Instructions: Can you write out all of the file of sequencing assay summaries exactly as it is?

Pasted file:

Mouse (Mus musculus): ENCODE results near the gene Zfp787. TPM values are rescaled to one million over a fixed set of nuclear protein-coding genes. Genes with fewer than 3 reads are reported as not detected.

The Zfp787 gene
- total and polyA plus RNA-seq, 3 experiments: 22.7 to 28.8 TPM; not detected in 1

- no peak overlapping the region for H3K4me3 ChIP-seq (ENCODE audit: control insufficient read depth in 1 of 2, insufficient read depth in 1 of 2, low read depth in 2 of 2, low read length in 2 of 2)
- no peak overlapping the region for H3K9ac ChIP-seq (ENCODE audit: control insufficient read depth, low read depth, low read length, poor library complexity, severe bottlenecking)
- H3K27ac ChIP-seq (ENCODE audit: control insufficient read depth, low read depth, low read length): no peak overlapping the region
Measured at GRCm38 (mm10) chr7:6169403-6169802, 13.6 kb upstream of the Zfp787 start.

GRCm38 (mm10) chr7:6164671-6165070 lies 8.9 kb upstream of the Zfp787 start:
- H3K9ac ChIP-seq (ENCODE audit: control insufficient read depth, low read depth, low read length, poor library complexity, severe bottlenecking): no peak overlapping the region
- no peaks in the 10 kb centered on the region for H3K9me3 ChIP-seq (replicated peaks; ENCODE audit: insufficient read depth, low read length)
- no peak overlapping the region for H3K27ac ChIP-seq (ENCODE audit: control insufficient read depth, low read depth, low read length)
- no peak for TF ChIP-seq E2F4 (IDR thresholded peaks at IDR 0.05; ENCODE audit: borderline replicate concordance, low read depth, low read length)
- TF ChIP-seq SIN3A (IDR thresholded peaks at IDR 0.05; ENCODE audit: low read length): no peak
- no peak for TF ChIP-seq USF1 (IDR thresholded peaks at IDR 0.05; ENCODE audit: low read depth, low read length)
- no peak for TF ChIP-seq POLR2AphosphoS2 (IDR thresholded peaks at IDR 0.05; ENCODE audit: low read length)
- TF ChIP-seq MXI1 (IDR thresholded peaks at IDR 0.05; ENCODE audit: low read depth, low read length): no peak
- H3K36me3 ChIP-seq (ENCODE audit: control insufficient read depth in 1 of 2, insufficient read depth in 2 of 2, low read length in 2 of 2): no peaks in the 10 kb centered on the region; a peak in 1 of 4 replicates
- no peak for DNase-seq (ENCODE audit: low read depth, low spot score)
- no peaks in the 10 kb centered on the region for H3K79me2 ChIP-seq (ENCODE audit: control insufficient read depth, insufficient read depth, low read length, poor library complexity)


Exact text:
Mouse (Mus musculus): ENCODE results near the gene Zfp787. TPM values are rescaled to one million over a fixed set of nuclear protein-coding genes. Genes with fewer than 3 reads are reported as not detected.

The Zfp787 gene
- total and polyA plus RNA-seq, 3 experiments: 22.7 to 28.8 TPM; not detected in 1

- no peak overlapping the region for H3K4me3 ChIP-seq (ENCODE audit: control insufficient read depth in 1 of 2, insufficient read depth in 1 of 2, low read depth in 2 of 2, low read length in 2 of 2)
- no peak overlapping the region for H3K9ac ChIP-seq (ENCODE audit: control insufficient read depth, low read depth, low read length, poor library complexity, severe bottlenecking)
- H3K27ac ChIP-seq (ENCODE audit: control insufficient read depth, low read depth, low read length): no peak overlapping the region
Measured at GRCm38 (mm10) chr7:6169403-6169802, 13.6 kb upstream of the Zfp787 start.

GRCm38 (mm10) chr7:6164671-6165070 lies 8.9 kb upstream of the Zfp787 start:
- H3K9ac ChIP-seq (ENCODE audit: control insufficient read depth, low read depth, low read length, poor library complexity, severe bottlenecking): no peak overlapping the region
- no peaks in the 10 kb centered on the region for H3K9me3 ChIP-seq (replicated peaks; ENCODE audit: insufficient read depth, low read length)
- no peak overlapping the region for H3K27ac ChIP-seq (ENCODE audit: control insufficient read depth, low read depth, low read length)
- no peak for TF ChIP-seq E2F4 (IDR thresholded peaks at IDR 0.05; ENCODE audit: borderline replicate concordance, low read depth, low read length)
- TF ChIP-seq SIN3A (IDR thresholded peaks at IDR 0.05; ENCODE audit: low read length): no peak
- no peak for TF ChIP-seq USF1 (IDR thresholded peaks at IDR 0.05; ENCODE audit: low read depth, low read length)
- no peak for TF ChIP-seq POLR2AphosphoS2 (IDR thresholded peaks at IDR 0.05; ENCODE audit: low read length)
- TF ChIP-seq MXI1 (IDR thresholded peaks at IDR 0.05; ENCODE audit: low read depth, low read length): no peak
- H3K36me3 ChIP-seq (ENCODE audit: control insufficient read depth in 1 of 2, insufficient read depth in 2 of 2, low read length in 2 of 2): no peaks in the 10 kb centered on the region; a peak in 1 of 4 replicates
- no peak for DNase-seq (ENCODE audit: low read depth, low spot score)
- no peaks in the 10 kb centered on the region for H3K79me2 ChIP-seq (ENCODE audit: control insufficient read depth, insufficient read depth, low read length, poor library complexity)